His promotion to Sergeant came after he single-handedly captured a German spy who was attempting to map the trenches. Supposedly, the spy called out to Stubby in German, which he had grown to recognize as bad. So, Stubby attacked him and held him in place until American soldiers arrived to take him into custody. After this heroic act, his commanding officer felt he had no choice but to submit Private Stubby for promotion. This meant he outranked several other soldiers in his unit.
Stubby went on to meet two presidents, get multiple medals for his heroism, and now has an exhibit at the Smithsonian. The only difference between the dog's display and human displays is that Stubby's exhibit contains his stuffed body.
Naruto The Monkey Took A Selfie More Popular Than Any Of Kim Kardashian's
A lot people think anyone with an iPhone can be a professional photographer, but that's actually a massive oversimplification. There's a lot about lighting, composure, and artistic significance, which can take years to learn. Selling a picture to a major magazine or newspaper is something that some photographers can spend their entire careers without accomplishing. Naruto the Celebes crested macaque did it in one try.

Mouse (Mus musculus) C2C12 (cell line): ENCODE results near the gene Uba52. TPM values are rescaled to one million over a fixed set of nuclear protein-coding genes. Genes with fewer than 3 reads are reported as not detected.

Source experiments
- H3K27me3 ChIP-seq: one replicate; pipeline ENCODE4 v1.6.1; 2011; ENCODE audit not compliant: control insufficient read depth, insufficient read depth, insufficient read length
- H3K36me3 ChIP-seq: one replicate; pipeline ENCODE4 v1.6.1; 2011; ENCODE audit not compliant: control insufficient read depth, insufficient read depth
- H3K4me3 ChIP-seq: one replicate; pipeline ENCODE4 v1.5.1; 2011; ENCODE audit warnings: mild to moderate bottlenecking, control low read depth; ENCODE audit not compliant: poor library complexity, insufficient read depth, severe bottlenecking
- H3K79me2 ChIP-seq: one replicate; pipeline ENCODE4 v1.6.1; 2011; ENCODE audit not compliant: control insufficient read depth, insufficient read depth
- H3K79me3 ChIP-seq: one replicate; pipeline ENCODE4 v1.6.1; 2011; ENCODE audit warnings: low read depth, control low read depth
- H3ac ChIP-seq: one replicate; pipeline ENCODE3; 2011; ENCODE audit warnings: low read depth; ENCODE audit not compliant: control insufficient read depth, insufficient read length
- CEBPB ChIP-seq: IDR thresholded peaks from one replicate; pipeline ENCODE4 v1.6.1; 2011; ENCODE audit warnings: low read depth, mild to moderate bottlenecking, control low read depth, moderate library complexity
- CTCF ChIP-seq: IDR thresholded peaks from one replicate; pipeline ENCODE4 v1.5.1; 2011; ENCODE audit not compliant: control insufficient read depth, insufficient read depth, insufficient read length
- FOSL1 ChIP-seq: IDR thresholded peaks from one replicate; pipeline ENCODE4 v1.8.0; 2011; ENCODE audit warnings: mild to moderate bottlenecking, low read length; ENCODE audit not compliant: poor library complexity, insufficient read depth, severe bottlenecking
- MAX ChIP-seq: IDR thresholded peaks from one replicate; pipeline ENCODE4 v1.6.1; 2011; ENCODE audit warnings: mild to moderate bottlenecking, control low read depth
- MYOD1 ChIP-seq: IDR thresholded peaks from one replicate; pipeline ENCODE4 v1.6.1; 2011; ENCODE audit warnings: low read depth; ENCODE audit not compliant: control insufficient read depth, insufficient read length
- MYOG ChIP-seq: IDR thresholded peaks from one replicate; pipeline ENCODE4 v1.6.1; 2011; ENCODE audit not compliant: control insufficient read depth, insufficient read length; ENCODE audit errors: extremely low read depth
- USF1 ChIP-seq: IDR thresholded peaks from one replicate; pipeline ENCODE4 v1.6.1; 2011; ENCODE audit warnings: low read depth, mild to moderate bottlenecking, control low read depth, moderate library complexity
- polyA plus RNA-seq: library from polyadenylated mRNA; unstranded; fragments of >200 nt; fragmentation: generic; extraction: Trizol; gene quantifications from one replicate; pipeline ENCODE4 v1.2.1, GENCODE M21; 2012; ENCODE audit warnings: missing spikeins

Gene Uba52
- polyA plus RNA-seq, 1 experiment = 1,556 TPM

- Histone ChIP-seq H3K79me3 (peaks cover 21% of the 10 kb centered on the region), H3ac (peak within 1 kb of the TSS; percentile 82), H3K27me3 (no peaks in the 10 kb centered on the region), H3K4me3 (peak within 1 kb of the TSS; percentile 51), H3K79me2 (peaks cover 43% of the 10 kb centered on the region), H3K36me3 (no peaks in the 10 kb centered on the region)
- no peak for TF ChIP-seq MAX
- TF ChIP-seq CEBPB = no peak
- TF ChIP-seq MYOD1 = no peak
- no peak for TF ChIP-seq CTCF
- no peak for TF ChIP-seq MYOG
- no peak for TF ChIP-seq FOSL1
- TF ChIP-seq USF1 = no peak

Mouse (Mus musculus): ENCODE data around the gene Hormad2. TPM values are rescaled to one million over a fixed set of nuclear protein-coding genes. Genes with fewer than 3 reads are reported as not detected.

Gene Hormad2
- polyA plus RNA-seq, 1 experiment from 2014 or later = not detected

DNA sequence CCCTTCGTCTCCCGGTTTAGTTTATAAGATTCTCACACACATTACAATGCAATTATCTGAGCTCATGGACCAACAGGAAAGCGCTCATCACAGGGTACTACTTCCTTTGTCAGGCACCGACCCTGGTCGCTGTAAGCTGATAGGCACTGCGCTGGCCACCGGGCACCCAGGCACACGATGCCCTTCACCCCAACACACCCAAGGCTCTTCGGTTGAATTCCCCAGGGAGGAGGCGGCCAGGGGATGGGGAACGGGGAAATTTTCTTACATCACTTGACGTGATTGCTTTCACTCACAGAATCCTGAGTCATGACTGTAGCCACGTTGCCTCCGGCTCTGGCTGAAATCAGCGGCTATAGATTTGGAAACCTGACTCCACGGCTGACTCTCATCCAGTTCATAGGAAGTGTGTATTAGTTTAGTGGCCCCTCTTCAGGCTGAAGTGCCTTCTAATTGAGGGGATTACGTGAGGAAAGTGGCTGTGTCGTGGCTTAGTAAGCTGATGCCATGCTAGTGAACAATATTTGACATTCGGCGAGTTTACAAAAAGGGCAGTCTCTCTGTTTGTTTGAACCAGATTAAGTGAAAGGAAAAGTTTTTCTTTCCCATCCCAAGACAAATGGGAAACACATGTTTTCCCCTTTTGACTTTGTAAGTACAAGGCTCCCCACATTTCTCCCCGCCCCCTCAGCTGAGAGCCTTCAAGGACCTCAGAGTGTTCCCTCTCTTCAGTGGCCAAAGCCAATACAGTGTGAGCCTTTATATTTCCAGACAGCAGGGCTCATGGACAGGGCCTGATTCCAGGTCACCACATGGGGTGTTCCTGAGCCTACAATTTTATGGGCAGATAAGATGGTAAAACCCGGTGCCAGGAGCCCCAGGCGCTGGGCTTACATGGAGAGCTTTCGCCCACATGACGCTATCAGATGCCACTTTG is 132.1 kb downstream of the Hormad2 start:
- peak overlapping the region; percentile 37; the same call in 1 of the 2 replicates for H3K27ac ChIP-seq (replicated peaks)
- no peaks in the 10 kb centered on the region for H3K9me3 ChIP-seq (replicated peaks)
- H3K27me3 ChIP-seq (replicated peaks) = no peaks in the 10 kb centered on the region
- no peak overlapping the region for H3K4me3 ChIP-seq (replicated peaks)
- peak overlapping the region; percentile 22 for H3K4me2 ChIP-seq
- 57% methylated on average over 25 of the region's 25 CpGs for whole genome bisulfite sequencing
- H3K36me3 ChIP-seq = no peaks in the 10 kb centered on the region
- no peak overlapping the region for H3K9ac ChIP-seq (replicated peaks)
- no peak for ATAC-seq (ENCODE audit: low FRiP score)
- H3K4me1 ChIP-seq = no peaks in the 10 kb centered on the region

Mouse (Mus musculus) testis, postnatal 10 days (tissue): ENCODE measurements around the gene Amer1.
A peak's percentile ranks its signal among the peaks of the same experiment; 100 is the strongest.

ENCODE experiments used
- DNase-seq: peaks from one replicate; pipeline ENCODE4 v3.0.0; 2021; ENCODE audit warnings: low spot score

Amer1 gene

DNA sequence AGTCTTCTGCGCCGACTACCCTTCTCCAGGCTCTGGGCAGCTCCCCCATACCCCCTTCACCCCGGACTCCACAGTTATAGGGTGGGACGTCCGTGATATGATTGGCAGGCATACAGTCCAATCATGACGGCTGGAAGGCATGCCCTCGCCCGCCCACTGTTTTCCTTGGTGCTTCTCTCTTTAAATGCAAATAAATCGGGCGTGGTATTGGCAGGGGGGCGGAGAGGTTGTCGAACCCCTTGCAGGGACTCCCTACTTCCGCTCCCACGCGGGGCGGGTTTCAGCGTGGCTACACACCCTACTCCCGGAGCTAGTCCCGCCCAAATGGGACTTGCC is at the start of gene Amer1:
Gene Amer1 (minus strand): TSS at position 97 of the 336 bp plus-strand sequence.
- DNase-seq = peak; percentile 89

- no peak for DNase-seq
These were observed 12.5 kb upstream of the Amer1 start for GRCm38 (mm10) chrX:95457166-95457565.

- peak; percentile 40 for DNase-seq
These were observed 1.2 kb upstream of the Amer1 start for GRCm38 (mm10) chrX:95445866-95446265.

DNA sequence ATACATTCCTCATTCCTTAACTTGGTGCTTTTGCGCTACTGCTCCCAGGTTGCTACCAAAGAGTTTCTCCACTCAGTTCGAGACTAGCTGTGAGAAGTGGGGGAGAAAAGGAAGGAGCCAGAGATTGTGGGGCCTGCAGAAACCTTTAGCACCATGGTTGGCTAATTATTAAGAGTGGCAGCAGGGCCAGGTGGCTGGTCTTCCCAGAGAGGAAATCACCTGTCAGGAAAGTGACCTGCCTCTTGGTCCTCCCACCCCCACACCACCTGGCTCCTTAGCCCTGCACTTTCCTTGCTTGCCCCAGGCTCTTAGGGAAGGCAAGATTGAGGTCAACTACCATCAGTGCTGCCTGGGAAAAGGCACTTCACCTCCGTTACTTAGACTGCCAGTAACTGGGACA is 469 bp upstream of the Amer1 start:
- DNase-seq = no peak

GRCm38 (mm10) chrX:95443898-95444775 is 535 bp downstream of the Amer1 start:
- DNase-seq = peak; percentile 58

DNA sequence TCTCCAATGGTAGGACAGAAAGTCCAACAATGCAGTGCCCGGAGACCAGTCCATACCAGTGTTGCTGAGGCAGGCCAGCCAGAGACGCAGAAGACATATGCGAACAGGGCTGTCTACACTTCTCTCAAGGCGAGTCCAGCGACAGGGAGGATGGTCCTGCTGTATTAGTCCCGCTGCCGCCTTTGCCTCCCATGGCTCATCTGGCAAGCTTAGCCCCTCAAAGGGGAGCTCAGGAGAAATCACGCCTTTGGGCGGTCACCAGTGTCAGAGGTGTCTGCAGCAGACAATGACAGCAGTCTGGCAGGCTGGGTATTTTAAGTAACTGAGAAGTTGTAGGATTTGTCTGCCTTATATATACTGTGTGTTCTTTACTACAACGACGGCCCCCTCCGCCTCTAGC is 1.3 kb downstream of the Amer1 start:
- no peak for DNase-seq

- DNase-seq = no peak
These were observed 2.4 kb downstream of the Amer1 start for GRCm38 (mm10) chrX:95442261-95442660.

Using photographer David Slater's camera, Naruto took a selfie that got picked up by several newspapers and magazines including The Daily Mail, The Telegraph, and The Guardian. It was also featured in a book published by Slater. Like many of Kim Kardashian's selfies it was a tasteful nude.
The fact that it got national media attention right off the bat isn't what makes it so successful, though. When the photo came to the attention of PETA, they stepped in to sue Slater on behalf of the monkey, who they thought should rightfully be assigned its copyright. This sparked a long and vicious legal battle so ridiculous that Conde Nast Entertainment is trying to develop it into a movie. Brad Pitt will play the monkey.